Oral bisphosphonate use and colorectal cancer incidence in the Women's Health Initiative


  • Michael N Passarelli,

    1. Public Health Sciences Division, Fred Hutchinson Cancer Research Center, Seattle, WA, USA
    2. Department of Epidemiology, University of Washington School of Public Health, Seattle, WA, USA
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  • Polly A Newcomb,

    Corresponding author
    1. Department of Epidemiology, University of Washington School of Public Health, Seattle, WA, USA
    • Public Health Sciences Division, Fred Hutchinson Cancer Research Center, Seattle, WA, USA
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  • Andrea Z LaCroix,

    1. Public Health Sciences Division, Fred Hutchinson Cancer Research Center, Seattle, WA, USA
    2. Department of Epidemiology, University of Washington School of Public Health, Seattle, WA, USA
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  • Dorothy S Lane,

    1. Department of Preventive Medicine, Stony Brook University School of Medicine, Stony Brook, NY, USA
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  • Gloria YF Ho,

    1. Department of Epidemiology and Population Health, Albert Einstein College of Medicine, Bronx, NY, USA
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  • Rowan T Chlebowski

    1. Los Angeles Biomedical Research Institute at Harbor-UCLA Medical Center, Torrance, CA, USA
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Address correspondence to: Polly A Newcomb, PhD, MPH, Cancer Prevention Program, Fred Hutchinson Cancer Research Center, 1100 Fairview Avenue North, M4-B402, Seattle, WA 98109, USA. E-mail: pnewcomb@fhcrc.org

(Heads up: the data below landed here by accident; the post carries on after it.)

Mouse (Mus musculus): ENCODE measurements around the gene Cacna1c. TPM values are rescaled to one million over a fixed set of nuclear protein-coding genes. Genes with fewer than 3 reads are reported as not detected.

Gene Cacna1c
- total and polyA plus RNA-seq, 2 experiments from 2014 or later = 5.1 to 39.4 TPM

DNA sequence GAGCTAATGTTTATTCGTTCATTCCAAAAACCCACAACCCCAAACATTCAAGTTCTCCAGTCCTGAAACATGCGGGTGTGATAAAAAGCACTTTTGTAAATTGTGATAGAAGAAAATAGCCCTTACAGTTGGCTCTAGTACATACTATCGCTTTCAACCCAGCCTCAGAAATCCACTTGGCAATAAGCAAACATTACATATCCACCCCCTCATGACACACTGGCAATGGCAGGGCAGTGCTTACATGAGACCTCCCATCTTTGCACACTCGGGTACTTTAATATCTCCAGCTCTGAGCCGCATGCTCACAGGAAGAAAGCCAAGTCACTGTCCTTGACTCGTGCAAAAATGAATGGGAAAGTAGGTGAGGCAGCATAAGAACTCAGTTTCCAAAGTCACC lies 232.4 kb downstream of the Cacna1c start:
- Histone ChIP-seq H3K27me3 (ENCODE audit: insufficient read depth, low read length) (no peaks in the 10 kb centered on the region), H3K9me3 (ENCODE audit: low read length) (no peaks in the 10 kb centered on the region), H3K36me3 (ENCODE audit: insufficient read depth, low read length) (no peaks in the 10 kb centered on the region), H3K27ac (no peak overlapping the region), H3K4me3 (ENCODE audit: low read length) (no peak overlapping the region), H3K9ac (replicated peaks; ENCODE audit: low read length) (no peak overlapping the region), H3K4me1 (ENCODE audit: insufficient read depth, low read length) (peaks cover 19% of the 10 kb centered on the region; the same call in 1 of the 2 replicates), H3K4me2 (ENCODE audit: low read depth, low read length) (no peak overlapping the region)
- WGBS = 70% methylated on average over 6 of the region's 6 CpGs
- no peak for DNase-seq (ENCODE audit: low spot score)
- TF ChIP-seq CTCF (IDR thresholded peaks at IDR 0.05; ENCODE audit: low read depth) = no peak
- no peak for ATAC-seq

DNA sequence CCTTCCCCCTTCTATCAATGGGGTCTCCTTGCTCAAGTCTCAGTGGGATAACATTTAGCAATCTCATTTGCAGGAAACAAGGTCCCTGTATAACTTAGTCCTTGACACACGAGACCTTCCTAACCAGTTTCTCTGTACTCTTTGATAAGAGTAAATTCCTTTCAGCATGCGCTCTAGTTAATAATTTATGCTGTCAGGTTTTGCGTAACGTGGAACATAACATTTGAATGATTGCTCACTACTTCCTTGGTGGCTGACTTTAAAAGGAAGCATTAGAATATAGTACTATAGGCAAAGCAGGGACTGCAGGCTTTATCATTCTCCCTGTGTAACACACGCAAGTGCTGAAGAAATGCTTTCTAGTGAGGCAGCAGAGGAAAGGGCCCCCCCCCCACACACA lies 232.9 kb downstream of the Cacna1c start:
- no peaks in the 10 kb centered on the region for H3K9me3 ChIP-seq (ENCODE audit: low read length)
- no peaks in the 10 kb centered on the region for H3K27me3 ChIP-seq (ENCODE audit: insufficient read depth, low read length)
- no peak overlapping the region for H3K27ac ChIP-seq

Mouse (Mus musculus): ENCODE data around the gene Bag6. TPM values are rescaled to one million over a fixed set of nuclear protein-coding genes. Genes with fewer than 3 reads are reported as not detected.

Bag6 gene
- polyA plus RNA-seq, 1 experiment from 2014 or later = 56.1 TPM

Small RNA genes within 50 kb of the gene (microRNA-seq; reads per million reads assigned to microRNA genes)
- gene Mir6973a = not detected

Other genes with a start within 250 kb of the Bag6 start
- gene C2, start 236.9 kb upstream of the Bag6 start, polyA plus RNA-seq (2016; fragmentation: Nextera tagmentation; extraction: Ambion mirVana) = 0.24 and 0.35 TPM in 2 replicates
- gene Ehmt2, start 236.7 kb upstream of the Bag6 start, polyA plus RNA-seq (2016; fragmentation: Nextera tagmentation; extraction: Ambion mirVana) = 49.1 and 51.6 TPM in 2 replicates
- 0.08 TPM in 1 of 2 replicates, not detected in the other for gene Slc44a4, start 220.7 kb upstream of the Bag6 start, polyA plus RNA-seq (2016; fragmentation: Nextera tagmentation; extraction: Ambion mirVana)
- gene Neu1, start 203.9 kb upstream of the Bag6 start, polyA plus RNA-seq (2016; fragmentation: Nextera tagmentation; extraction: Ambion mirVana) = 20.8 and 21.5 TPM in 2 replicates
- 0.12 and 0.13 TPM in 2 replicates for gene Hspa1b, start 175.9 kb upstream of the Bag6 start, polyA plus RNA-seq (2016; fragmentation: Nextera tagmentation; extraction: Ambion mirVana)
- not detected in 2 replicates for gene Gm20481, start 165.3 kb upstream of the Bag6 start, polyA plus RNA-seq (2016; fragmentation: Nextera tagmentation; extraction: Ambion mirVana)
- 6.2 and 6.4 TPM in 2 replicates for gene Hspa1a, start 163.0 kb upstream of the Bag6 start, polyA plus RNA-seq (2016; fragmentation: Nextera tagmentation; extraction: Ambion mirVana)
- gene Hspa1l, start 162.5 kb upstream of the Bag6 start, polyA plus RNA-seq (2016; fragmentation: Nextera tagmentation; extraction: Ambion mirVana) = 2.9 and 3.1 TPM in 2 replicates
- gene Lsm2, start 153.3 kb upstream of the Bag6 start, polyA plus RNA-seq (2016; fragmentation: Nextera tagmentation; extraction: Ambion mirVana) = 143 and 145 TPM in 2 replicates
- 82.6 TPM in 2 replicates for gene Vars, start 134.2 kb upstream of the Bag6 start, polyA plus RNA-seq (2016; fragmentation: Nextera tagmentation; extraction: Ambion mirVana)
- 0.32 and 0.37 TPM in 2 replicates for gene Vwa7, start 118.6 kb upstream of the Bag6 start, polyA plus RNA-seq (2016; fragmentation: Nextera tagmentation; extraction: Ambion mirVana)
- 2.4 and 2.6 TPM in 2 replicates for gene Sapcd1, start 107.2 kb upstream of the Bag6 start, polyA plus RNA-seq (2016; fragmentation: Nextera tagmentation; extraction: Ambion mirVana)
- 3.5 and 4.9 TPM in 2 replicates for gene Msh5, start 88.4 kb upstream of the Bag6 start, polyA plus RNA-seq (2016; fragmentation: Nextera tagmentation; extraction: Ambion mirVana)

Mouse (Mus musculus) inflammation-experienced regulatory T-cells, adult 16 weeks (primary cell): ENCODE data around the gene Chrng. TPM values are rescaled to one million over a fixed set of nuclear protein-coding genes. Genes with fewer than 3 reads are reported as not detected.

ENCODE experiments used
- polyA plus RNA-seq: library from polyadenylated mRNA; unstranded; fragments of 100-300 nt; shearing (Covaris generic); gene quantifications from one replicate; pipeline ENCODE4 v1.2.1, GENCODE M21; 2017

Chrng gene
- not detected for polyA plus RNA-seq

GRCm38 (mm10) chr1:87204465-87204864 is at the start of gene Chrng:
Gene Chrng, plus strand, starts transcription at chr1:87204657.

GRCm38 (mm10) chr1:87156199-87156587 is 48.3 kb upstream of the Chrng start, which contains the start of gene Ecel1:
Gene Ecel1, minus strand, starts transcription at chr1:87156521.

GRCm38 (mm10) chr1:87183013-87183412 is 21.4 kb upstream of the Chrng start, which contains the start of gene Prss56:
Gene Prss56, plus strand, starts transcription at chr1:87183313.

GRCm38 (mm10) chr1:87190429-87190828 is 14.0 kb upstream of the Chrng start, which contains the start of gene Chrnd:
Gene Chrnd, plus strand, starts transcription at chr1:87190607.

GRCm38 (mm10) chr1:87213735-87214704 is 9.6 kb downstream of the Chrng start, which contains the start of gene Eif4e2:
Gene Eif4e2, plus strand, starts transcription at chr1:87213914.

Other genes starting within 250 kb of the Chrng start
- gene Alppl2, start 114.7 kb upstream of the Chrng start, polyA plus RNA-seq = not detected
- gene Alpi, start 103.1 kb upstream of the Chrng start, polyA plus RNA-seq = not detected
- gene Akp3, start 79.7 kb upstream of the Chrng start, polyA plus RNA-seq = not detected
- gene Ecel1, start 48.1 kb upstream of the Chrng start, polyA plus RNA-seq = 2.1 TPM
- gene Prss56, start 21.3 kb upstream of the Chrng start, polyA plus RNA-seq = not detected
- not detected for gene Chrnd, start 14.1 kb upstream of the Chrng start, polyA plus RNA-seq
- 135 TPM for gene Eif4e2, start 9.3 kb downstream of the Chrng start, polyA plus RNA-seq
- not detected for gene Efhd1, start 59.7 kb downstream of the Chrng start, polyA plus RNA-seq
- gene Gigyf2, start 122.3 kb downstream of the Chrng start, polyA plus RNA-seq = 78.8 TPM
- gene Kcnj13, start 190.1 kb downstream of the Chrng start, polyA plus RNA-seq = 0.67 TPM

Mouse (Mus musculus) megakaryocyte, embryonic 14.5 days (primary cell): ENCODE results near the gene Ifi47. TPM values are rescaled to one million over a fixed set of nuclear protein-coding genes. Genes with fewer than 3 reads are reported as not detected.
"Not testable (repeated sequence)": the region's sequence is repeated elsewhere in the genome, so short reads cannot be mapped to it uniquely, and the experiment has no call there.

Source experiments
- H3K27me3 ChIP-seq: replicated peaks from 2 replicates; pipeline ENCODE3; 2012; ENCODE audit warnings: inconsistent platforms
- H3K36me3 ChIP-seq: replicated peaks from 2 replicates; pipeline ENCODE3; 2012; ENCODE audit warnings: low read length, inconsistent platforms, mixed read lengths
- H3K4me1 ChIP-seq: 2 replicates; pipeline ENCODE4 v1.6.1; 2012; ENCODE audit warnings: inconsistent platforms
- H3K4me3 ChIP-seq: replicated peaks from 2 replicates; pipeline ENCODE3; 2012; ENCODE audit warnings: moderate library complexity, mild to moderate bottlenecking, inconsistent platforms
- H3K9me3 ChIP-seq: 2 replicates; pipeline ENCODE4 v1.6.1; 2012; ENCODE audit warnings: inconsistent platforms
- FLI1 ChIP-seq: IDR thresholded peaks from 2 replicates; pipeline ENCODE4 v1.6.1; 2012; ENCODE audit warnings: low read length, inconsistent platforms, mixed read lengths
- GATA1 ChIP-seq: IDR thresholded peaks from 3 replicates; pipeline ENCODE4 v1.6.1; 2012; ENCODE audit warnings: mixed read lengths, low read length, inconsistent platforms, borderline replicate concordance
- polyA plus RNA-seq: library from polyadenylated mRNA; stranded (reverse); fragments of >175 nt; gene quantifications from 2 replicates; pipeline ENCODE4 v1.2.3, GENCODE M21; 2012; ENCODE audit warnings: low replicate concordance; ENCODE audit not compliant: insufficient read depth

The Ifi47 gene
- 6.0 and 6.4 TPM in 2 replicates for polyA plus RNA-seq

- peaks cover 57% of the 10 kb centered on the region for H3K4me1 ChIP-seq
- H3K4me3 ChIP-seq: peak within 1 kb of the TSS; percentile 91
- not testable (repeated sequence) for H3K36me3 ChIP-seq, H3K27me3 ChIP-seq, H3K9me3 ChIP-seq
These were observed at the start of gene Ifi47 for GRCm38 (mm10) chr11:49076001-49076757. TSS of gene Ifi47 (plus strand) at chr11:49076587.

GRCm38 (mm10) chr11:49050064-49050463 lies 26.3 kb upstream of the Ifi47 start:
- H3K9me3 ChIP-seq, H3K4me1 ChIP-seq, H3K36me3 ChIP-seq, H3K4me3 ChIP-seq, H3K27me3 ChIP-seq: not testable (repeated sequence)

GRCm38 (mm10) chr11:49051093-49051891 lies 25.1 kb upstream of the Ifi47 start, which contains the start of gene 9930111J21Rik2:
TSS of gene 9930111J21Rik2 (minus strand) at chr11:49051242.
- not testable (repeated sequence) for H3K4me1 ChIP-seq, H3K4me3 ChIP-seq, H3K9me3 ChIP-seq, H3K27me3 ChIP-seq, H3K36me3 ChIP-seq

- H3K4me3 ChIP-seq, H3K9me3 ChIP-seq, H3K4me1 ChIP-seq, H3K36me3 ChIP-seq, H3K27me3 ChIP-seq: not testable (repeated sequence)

Bisphosphonates are widely prescribed to increase bone density in postmenopausal women with osteopenia or osteoporosis. Aminobisphosphonates have numerous anticancer properties and reduce bone metastases in cancer patients. Several studies, including the Women's Health Initiative (WHI), have found that use of oral bisphosphonates is associated with reduced risk of developing breast cancer, but less is known about associations with other common malignancies in women such as colorectal cancer (CRC). A few case-control and retrospective cohort studies have reported decreased risk of CRC among bisphosphonate users. In contrast, a prospective cohort study found no association. We evaluated the association between oral bisphosphonate use and CRC incidence in 156,826 postmenopausal women, ages 50 to 79 years, who participated in WHI clinical trials and observational study. A detailed health interview was conducted at baseline, and bisphosphonate use was ascertained from an inventory of regularly used medications at baseline and over follow-up. A total of 1931 women were diagnosed with incident invasive CRC during a median follow-up of 12 years. Alendronate was the most commonly used bisphosphonate, accounting for >90% of the total person-years of use. The association between oral bisphosphonate use and CRC risk did not reach statistical significance (hazard ratio [HR] from multivariable-adjusted models = 0.88; 95% confidence interval [CI] 0.72–1.07; p = 0.19). Furthermore, we did not observe greater risk reductions for women with longer duration of use. Uncontrolled confounding may explain why previous studies have observed an association.